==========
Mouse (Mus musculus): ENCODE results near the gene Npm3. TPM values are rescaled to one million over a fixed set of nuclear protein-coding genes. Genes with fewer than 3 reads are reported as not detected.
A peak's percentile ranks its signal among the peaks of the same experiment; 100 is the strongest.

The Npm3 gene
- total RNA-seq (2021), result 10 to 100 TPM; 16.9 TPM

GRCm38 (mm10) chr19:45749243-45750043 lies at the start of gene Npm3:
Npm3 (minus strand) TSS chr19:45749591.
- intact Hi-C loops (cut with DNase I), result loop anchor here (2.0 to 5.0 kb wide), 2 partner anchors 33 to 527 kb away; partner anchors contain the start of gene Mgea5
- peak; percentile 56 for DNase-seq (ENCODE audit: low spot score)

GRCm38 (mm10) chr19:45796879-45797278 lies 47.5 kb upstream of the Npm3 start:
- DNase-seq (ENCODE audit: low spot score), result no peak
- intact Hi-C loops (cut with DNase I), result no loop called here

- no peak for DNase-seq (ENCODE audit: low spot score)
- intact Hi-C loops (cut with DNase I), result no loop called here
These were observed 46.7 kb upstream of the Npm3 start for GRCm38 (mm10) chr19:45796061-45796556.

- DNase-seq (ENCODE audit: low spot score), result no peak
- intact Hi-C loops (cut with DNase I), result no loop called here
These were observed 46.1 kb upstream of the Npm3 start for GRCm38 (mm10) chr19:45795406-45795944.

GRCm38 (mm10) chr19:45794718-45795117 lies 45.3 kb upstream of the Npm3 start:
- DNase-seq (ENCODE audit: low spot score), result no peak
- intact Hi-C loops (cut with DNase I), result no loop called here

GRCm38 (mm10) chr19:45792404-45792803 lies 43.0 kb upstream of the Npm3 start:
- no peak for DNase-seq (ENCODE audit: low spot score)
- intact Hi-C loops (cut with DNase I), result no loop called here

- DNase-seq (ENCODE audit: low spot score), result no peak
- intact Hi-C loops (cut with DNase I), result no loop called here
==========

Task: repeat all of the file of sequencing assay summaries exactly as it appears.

Mouse (Mus musculus): ENCODE results near the gene Npm3. TPM values are rescaled to one million over a fixed set of nuclear protein-coding genes. Genes with fewer than 3 reads are reported as not detected.
A peak's percentile ranks its signal among the peaks of the same experiment; 100 is the strongest.

The Npm3 gene
- total RNA-seq (2021), result 10 to 100 TPM; 16.9 TPM

GRCm38 (mm10) chr19:45749243-45750043 lies at the start of gene Npm3:
Npm3 (minus strand) TSS chr19:45749591.
- intact Hi-C loops (cut with DNase I), result loop anchor here (2.0 to 5.0 kb wide), 2 partner anchors 33 to 527 kb away; partner anchors contain the start of gene Mgea5
- peak; percentile 56 for DNase-seq (ENCODE audit: low spot score)

GRCm38 (mm10) chr19:45796879-45797278 lies 47.5 kb upstream of the Npm3 start:
- DNase-seq (ENCODE audit: low spot score), result no peak
- intact Hi-C loops (cut with DNase I), result no loop called here

- no peak for DNase-seq (ENCODE audit: low spot score)
- intact Hi-C loops (cut with DNase I), result no loop called here
These were observed 46.7 kb upstream of the Npm3 start for GRCm38 (mm10) chr19:45796061-45796556.

- DNase-seq (ENCODE audit: low spot score), result no peak
- intact Hi-C loops (cut with DNase I), result no loop called here
These were observed 46.1 kb upstream of the Npm3 start for GRCm38 (mm10) chr19:45795406-45795944.

GRCm38 (mm10) chr19:45794718-45795117 lies 45.3 kb upstream of the Npm3 start:
- DNase-seq (ENCODE audit: low spot score), result no peak
- intact Hi-C loops (cut with DNase I), result no loop called here

GRCm38 (mm10) chr19:45792404-45792803 lies 43.0 kb upstream of the Npm3 start:
- no peak for DNase-seq (ENCODE audit: low spot score)
- intact Hi-C loops (cut with DNase I), result no loop called here

- DNase-seq (ENCODE audit: low spot score), result no peak
- intact Hi-C loops (cut with DNase I), result no loop called here